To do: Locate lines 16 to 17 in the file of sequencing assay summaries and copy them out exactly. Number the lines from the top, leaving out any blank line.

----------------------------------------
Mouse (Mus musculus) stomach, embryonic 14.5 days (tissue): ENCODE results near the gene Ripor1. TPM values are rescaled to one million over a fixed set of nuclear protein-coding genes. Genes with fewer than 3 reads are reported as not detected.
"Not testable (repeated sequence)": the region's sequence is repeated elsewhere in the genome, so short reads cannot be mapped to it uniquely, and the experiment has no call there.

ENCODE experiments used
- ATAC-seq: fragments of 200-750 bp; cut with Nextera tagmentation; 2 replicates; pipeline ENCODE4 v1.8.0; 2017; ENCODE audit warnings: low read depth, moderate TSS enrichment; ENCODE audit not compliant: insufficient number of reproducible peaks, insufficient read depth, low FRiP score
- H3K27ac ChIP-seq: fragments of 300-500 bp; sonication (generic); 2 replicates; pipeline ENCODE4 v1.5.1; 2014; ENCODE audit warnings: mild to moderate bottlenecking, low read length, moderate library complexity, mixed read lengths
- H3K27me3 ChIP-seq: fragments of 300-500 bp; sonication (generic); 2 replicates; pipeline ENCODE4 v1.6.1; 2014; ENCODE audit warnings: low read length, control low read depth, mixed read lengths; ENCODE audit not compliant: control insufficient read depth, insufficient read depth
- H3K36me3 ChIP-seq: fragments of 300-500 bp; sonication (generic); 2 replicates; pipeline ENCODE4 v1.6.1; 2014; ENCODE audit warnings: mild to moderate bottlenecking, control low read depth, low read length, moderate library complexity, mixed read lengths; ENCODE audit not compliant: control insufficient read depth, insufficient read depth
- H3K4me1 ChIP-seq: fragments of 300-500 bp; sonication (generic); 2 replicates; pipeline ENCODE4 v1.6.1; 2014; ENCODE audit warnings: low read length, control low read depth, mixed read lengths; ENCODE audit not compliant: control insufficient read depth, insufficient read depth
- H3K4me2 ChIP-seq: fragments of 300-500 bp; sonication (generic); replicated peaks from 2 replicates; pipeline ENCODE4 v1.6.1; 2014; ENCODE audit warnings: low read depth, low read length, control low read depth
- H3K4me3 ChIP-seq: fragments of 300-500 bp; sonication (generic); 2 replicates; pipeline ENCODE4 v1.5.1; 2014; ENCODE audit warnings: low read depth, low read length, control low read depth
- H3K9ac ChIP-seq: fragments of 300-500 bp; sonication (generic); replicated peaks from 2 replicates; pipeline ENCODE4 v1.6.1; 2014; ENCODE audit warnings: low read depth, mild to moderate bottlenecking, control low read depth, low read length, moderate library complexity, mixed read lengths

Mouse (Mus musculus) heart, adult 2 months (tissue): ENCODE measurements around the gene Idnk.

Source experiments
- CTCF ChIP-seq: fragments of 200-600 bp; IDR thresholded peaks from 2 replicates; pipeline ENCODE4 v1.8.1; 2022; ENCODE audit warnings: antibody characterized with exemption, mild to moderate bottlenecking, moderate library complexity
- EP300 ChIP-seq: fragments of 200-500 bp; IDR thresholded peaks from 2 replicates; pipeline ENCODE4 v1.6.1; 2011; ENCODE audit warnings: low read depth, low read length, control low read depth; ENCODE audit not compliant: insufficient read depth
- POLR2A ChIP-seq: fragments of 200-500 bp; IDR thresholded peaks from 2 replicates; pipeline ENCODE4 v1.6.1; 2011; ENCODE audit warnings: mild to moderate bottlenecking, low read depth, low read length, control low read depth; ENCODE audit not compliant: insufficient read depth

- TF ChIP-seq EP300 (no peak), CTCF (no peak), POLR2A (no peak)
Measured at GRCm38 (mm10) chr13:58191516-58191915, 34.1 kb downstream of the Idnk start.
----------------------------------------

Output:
- POLR2A ChIP-seq: fragments of 200-500 bp; IDR thresholded peaks from 2 replicates; pipeline ENCODE4 v1.6.1; 2011; ENCODE audit warnings: mild to moderate bottlenecking, low read depth, low read length, control low read depth; ENCODE audit not compliant: insufficient read depth

- TF ChIP-seq EP300 (no peak), CTCF (no peak), POLR2A (no peak)